BY AMIE STREATER
When it comes to your finances, age isn’t just a number. It’s an important factor when deciding how to spend, grow, and protect your money. Strategies that work at age 20 don’t necessarily work at age 40. And minor set-backs at age 30 can be catastrophic disasters at age 50. If you’re wondering whether you’re on the right track, read on and apply these smart money moves!
YOUR 20s Ah, the 20s.
These can be fun times. But don’t be lax just because you’re young. The choices you make now can either pave the way to financial success, or lead you to financial ruin.
Get Educated ... the Right Way
Yes, do something that you’re passionate about – something that makes your heart sing. But for Pete’s sake, do something that’s going to pay you a decent wage. And don’t bury yourself in debt. The bane of modern American adulthood is $150,000 in student loans – that is, debt held by someone with a degree in history, education, art history, comparative studies, or other flights of intellectual fantasy. If you want to be a high school history teacher, great. If you’re planning to backpack across Europe and ogle the works of great painters, good for you. And if your career path involves a decade on the mission field or the Peace Corps, carry on my friend. But remember – you don’t need a pricey education to do those things! Just go do them. For example, I was super crazy about art in college. Passionate. I couldn’t get enough art history, enough museums, and enough analysis of why Picasso painted those particular eyes in that particular way to communicate that particular dysfunction of his life. But unfortunately, no one is going to pay me to tell them how many girlfriends Picasso had. So if you intend to further your education, pick a degree that will increase your income potential. But, most importantly, find a way to study without accumulating debt (scholarships, grants, work-study programs, and good old-fashioned full-time jobs).
Practice the Basics
In your 20s, you have the most valuable asset at your disposal: time. And time makes money grow. Thus, begin to save at least 10 percent of your gross income (the amount you make before taxes and deductions). If you can't manage to save 10 percent, start with 5 percent and increase it over time. The point is to develop your financial character. If you can’t save on a small income, you’re going to have a tough time saving on a larger one. That can be tough to believe, but trust me. To make your savings plan easier, take advantage of direct deposit services offered by your employer. It will allow you to automatically deposit money from your paycheck into a savings account. But don’t pick any run-of- the-mill account. Instead, do some research and enroll in a high-yield savings account. Online banks are able to offer better APYs (the interest you earn on your deposits each year), because they don’t have the overhead costs of a physical bank. However, you can easily manage your account online, or speak to a customer service representative by telephone or chat messaging. To search for the best rates, visit BankRate.com. Just make sure you choose a FDIC insured bank that requires no minimum balance or monthly fees.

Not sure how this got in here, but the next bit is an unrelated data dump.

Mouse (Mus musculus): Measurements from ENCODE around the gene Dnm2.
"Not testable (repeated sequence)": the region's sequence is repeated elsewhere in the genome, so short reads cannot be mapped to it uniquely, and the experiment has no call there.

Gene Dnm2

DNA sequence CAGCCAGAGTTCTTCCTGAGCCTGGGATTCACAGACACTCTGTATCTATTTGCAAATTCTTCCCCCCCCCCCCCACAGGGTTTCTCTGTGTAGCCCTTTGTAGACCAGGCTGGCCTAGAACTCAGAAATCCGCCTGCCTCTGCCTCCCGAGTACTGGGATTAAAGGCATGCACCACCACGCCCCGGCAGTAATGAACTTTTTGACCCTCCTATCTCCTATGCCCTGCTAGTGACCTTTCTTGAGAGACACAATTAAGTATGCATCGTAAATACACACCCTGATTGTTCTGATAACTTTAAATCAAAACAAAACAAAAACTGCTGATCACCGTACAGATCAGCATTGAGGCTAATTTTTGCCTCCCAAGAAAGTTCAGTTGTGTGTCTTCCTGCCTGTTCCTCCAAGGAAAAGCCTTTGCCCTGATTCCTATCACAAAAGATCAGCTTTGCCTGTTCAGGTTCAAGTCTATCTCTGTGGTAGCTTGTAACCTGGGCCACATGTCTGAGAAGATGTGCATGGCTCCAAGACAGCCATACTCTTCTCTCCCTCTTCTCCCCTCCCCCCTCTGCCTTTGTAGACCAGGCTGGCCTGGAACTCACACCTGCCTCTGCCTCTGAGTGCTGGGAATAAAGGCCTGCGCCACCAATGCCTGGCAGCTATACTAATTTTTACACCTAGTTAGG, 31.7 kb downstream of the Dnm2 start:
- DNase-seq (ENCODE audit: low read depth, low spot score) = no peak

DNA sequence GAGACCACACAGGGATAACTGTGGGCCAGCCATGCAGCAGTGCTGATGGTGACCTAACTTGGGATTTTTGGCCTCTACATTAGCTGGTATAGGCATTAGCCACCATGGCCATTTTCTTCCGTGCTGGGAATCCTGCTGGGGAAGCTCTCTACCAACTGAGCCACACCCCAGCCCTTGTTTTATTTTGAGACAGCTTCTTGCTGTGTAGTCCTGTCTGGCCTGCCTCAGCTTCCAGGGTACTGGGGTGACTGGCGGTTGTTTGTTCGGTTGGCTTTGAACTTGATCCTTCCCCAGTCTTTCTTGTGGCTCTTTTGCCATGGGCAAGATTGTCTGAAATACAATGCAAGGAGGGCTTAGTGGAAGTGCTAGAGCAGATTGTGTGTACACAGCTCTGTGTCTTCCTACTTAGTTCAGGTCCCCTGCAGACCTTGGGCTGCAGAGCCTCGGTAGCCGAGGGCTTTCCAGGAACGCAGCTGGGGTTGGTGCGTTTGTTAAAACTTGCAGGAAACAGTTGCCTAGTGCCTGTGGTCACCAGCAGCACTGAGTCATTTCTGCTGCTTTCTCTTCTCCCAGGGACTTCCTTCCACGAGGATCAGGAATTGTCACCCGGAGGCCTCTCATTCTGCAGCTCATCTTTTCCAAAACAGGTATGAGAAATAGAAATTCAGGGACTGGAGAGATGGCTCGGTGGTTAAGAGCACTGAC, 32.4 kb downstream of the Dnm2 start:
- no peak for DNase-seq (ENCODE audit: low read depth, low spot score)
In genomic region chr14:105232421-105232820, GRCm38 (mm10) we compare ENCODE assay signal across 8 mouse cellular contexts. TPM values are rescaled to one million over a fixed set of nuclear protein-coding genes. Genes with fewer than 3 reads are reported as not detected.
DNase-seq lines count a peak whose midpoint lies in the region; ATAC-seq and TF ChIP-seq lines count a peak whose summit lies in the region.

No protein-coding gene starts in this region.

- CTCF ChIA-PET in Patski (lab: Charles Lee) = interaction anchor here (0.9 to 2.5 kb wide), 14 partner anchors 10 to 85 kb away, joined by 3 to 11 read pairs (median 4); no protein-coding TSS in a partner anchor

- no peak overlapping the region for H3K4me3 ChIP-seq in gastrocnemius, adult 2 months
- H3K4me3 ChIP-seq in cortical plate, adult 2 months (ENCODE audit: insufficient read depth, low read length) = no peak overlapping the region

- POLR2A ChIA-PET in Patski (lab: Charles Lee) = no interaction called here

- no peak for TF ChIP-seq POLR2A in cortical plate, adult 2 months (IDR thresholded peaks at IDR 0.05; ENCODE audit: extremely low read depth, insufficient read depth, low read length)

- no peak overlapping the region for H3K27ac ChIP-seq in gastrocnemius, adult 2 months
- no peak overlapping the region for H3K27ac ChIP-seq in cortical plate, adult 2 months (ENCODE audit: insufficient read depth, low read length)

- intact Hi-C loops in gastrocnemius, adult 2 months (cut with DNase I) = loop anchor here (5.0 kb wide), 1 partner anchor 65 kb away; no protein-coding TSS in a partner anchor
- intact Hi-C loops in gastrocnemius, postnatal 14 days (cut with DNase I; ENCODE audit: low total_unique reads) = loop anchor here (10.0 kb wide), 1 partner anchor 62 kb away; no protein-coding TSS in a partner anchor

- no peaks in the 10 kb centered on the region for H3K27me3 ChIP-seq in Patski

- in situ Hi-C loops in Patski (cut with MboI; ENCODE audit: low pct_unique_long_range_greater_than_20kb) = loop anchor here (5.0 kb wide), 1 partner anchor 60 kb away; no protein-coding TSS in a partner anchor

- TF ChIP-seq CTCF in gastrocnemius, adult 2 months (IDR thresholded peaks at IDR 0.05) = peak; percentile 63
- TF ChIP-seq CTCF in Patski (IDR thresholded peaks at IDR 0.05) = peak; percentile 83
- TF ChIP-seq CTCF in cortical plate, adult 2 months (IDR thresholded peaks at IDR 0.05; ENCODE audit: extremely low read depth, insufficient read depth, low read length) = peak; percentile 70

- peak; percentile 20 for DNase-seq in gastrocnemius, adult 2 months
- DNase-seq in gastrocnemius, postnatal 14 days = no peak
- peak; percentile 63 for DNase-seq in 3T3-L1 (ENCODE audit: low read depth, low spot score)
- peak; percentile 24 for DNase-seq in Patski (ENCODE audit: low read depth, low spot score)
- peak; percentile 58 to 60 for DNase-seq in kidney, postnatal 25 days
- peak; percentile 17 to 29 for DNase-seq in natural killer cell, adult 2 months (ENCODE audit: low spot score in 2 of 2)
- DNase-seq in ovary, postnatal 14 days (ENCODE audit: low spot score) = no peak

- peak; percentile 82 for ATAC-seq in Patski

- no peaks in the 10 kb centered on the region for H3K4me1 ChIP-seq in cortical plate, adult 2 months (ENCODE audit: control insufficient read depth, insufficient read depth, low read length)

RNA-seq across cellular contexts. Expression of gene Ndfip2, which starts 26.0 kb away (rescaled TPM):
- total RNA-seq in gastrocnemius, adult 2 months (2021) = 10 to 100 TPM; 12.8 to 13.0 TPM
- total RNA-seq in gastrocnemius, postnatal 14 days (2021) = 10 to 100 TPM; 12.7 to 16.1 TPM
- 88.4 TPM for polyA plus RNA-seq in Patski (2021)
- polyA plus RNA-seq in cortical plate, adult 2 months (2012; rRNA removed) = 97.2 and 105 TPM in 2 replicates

According to a study conducted by PNC Financial Services Group, 20-somethings carry an average of $45,000 in debt. The debt ranges from $12,000 for early 20- somethings to $78,000 for those in their late 20s. Student loans are the most common culprit, followed by credit card debt, car loans, and mortgages. If you’re already in debt, now is the time to climb your way out. 20-somethings have the energy to work multiple jobs, if needed. And, depending on your situation, maybe you can get a roommate (or two) to reduce your living expenses. Living below your means is the key, and a habit that you’ll want to foster. That means, don’t buy cars or rent apartments that strain your budget. And avoid high cell phone bills, furniture payments, and eating out every night. Traveling is a great and exciting idea – if you save for it. Don’t throw it on a credit card, and hope to pay for it later.
Nothing – and I do mean nothing – will wreck your finances (and life in general) more than marrying the wrong person. And nothing (short of your salvation) will bless your life more than marrying the right person. Divorce is now a popular option, but it will ruin your finances, cripple your heart, and potentially jeopardize your future. To avoid these disasters, take your time. Don’t marry the first “Bozo the Clown” who says, “God told me you’re the one for me!” Maybe God didn’t really say that. Maybe that’s just hormones talking. (In your 20s, hormones talk pretty loud.) Yes, marry for love. Marry someone who makes your heart beat out of your chest. But please fall in love with someone who has a job, financial plan, and future.